A short trip with Wuppertal’s famed suspension railway brings us to Elberfeld. While the centre is situated in a depression next to the river Wupper, the terrain soon starts to rise steeply and gives a first view of the Nordviertel. As we pass the spray paintings next to the recently relocated venue Loch and start to climb up the stairs towards the Ölberg, the three guys recall the venue’s turbulent beginnings: ‘Its origins were parties in vacant mansions, which you were invited to through letters. I never got invited, but I went to one of them anyway’, Markus remembers, and Jan adds: ‘It then moved into abandonded industrial halls, where they also located artist workshops. It definitely was the place to be back then.’ Almost en passant, he remarks: ‘They’re building lofts there now’, which aptly characterises the underground scene of Wuppertal: It’s carving out niches in commercially unattractive spaces until gentrification forces them to fold up their tents and settle elsewhere.

The Loch. Photo by Christian Isenbügel

The Loch, formerly titled Sommerloch (‘silly season’) because its events used to take place in different locations around Wuppertal, and only during the summer. Since it has taken up residence at a youth centre in Elberfeld, its focus has shifted from electro to jazz events.

The logical endpoint of this phenomenon is what we see as we arrive on the Ölberg. Dominated by historicist and Gründerzeit residential buildings, it stands in stark contrast to the post-war modernist architecture that dominates most of Wuppertal, and just like similar quarters such as Ehrenfeld in Cologne or Kreuzberg in Berlin, the people living here come from diverse socio-cultural backgrounds. As we are talking, we pass record shops, tiny art galleries and barber shops, but also Turkish supermarkets, cultural societies and small kiosks.

The Chili, the band's favourite pub in the Nordstadt quarter. Photo by Christian Isenbügel

Chili, the band’s favourite pub in the Nordstadt quarter.

‘When we had completed our first demo back in 2011, I gave one copy to the owner of the Chili, with whom I used to chat about music a lot. He found the demo awesome but didn’t tell me that. He did show it to Thorben [Doege] though, which opened up a lot of gig opportunities for us. He’s our live drummer now.’

However, after crossing an arterial road, we find ourselves in different surroundings, where the buildings are barer, more blue-collar, and the historicist facades preserved look less polished than on the Ölberg. We are now on the way to Utopiastadt (‘utopia city’), an old, defunct railway station building that has been repurposed as a creative space and concert venue. As Till explains to me, there is more to the initiative than just being a hot spot for the local scene. One of the plans involves converting the stately waiting hall of the station, which is currently being used as an storeroom, into a concert hall. It would admittedly be a much more representative venue than the atmospheric, but cramped Hutmacher bar, which is being prepared for a concert while we sit down in an adjacent corridor.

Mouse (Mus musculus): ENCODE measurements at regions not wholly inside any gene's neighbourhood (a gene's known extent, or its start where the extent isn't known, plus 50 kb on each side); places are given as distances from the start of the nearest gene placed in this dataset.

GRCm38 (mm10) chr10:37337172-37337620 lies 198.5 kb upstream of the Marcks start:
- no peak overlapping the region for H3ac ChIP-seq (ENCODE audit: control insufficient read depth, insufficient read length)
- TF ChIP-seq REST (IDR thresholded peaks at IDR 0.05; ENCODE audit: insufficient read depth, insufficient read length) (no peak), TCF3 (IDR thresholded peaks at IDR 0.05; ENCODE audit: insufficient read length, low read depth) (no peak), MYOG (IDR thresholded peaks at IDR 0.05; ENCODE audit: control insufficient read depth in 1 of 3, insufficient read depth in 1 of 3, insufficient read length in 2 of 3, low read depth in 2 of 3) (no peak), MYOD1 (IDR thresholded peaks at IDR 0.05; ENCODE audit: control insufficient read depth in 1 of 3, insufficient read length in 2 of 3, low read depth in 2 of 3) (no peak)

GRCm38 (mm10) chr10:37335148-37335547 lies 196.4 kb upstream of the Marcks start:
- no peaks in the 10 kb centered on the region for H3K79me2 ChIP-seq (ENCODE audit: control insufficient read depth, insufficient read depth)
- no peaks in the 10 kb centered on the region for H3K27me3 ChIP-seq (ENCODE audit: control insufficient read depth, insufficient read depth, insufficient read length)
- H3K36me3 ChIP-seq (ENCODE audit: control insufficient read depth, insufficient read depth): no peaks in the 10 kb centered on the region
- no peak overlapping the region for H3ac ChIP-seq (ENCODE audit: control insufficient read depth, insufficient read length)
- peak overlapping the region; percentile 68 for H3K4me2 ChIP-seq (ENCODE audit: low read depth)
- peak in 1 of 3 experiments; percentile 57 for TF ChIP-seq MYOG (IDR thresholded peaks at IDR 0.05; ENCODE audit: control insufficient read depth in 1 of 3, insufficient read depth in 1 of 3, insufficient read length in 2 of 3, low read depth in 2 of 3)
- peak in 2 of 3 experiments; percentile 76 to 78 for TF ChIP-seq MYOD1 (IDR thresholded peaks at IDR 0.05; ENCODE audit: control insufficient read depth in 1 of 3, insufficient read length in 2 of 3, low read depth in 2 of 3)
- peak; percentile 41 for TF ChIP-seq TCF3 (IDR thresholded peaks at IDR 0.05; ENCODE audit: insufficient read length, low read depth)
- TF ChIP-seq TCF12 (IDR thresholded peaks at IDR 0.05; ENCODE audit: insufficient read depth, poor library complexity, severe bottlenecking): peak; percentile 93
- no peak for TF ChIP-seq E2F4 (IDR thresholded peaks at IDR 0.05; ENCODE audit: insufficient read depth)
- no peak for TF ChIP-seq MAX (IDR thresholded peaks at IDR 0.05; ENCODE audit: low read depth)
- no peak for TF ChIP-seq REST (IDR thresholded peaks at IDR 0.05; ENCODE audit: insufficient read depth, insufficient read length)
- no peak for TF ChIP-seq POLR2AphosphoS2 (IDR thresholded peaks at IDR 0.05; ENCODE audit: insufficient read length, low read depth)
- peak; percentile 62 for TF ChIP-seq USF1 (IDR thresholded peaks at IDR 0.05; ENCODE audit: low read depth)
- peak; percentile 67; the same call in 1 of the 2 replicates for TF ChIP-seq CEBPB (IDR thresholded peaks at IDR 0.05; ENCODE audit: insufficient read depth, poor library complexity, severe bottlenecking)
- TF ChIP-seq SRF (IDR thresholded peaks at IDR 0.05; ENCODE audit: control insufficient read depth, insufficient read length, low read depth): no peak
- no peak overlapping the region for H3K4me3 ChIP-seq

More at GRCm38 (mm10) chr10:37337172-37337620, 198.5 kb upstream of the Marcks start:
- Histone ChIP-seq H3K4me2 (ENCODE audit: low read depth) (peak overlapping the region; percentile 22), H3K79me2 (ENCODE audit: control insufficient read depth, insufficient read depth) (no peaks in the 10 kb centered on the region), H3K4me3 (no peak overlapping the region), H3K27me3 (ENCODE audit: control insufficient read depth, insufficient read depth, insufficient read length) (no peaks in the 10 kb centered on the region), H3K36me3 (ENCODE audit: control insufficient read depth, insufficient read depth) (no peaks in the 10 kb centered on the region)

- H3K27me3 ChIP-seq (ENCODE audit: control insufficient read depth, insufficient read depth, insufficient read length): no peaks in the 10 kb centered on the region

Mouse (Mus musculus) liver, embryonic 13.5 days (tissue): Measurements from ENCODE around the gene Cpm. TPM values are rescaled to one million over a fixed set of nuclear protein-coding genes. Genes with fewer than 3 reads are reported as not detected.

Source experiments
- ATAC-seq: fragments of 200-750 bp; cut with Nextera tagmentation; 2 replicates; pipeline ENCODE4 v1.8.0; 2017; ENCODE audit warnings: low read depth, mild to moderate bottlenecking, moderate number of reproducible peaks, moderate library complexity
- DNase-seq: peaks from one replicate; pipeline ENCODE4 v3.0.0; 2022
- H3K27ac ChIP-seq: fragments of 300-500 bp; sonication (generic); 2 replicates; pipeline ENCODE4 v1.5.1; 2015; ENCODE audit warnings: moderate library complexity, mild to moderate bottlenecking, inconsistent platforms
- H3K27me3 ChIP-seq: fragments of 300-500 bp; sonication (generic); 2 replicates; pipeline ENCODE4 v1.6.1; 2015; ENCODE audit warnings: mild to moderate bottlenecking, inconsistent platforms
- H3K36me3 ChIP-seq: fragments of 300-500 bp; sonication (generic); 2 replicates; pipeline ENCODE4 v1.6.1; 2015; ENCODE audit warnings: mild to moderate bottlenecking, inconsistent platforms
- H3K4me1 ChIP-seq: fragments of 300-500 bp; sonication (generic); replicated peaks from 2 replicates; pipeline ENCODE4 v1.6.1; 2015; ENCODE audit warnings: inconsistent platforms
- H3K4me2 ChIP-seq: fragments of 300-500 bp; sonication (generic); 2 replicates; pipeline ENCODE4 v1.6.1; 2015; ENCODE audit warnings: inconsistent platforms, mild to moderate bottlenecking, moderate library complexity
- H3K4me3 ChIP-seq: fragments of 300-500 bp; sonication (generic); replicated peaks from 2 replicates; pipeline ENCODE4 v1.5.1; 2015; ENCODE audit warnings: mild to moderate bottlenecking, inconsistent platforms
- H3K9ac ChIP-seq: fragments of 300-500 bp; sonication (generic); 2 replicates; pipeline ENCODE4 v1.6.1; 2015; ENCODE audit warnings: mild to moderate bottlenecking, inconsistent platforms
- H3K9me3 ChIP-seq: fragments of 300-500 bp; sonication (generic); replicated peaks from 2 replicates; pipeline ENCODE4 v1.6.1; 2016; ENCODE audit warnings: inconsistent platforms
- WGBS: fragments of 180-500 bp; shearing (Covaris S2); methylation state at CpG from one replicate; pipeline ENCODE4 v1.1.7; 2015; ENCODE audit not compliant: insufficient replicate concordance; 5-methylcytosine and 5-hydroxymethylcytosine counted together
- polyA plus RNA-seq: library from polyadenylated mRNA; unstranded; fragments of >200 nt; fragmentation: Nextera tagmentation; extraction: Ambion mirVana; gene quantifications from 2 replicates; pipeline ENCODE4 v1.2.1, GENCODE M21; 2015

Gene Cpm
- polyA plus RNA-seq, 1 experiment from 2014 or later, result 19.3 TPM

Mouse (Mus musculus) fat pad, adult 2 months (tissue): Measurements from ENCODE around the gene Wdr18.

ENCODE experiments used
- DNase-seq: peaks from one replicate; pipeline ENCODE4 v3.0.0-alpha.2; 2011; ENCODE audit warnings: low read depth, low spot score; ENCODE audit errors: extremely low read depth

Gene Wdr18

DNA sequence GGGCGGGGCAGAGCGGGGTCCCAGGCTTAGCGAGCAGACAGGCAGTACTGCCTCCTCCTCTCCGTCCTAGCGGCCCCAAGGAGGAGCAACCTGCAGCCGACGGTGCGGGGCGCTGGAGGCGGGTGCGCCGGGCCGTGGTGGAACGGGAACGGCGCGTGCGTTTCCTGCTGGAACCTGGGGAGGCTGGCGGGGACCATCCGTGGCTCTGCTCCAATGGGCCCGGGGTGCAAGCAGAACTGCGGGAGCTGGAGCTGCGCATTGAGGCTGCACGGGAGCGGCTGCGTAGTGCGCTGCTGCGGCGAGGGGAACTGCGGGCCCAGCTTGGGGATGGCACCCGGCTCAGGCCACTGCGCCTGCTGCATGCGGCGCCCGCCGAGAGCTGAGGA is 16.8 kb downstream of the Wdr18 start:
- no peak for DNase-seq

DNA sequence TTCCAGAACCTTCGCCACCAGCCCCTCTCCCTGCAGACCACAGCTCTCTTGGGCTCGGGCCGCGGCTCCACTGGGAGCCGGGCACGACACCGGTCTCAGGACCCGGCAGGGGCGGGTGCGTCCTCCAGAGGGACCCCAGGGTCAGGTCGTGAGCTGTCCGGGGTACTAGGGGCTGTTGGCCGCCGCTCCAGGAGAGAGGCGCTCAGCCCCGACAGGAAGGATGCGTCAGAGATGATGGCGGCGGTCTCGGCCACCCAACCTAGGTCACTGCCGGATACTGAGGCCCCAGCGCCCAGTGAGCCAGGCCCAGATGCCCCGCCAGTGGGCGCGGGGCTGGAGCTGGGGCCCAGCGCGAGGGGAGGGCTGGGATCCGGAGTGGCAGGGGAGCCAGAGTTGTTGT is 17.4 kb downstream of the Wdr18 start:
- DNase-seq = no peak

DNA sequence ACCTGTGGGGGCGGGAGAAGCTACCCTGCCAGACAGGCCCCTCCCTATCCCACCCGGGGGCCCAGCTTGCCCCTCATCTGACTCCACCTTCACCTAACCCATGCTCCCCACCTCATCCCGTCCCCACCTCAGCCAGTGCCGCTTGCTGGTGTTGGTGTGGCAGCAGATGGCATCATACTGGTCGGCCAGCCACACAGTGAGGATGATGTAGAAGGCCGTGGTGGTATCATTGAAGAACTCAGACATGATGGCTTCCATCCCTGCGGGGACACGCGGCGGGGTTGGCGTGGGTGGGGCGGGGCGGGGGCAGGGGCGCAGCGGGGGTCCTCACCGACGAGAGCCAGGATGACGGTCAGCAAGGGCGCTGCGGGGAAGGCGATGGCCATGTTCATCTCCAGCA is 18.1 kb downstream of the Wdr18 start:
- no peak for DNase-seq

Utopiastadt, situated at the former Mirke station building. Photo by Christian Isenbügel

Utopiastadt, situated at the former Mirke station building.

‘The people who are active here try not to be an UFO that has just landed in this quarter, but get the residents on board. They want to find out what happens in the quarter and what people here really want and need. In a way, it is a little bit of everything – and then, just a little bit more.’

Generating confidence via your hometown

It is at Hutmacher that the ascent of Darjeeling came to a momentary peak – both the release of their first proper single I Won’t Be Waiting Till You’re Gone and their debut album were celebrated here to an unlikely rush of concert-goers. The modest income the band now generate from concerts permits striking paths that were not possible back in 2016: ‘We were basically operating on an ultra-low budget’, explains Jan, who produced the record along with bandmate Markus and Peter Kanngiesser. From that viewpoint, hearing old friends from school say ‘You’re doing really well right now!’ amuses Till, who is still amazed by the fact that people are increasingly willing to spend a tenner for a concert of theirs. Despite the shiny videos and promo shots on social networks, being an independent band in today’s age requires a lot of persistency and hard work.

Photo by Christian Isenbügel.

In that sense, growing up in Wuppertal both as individuals and as musicians could be deemed a school for life: ‘Nothing is handed to you here and the circumstances are not as good as they are in Cologne. But when you’ve reached a certain level, you need not fight as hard as elsewhere’, Jan thinks. ‘We have a support here that permits us to sell out a concert in our hometown, and that gives you the confidence to move beyond the city boundaries.’ Till adds: ‘I feel like the citys provides open spaces. There are still things left to do and niches to occupy.’ It is an exciting thought to observe the awakening of a scene, I come to think, but even more intriguing is the prospect that this is just the beginning of a journey.

Darjeeling have just embarked on a tour through Germany in support of their debut album. Find the dates right here.


All photos shot by Christian Isenbügel for NOTHING BUT HOPE AND PASSION.